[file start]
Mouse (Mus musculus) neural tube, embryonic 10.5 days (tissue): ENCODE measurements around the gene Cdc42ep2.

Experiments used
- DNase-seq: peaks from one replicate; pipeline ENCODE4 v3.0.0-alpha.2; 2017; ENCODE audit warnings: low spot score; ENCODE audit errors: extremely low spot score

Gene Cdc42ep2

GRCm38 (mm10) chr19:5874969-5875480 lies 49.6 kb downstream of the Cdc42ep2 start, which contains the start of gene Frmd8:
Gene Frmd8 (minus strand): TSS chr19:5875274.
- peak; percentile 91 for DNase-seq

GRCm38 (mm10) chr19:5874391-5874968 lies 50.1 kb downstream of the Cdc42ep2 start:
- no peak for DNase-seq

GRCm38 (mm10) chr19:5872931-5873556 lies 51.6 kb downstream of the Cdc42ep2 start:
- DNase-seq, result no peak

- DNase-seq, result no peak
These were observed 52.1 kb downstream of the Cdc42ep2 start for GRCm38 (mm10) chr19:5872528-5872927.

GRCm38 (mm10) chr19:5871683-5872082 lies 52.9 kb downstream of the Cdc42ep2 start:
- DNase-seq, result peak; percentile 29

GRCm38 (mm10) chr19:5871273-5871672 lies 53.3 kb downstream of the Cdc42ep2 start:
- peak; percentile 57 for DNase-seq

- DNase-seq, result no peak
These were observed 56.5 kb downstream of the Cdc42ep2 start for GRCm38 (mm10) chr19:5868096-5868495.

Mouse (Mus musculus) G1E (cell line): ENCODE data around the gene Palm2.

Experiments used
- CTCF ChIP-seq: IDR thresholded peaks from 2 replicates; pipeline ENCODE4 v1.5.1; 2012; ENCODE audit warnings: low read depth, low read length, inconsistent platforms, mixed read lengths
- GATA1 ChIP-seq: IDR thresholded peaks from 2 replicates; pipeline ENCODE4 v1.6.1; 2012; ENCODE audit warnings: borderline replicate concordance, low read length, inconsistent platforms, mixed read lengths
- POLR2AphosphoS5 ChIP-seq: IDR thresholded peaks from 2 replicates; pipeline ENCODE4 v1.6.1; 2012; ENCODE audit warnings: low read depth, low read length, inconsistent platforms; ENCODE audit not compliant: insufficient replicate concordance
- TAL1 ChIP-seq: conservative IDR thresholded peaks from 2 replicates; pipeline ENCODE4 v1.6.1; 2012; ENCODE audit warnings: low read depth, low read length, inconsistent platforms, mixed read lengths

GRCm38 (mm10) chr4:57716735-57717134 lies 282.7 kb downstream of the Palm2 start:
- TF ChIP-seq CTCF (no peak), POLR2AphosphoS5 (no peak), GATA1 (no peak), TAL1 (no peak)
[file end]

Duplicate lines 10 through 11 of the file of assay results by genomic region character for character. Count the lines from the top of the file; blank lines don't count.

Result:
GRCm38 (mm10) chr19:5872931-5873556 lies 51.6 kb downstream of the Cdc42ep2 start:
- DNase-seq, result no peak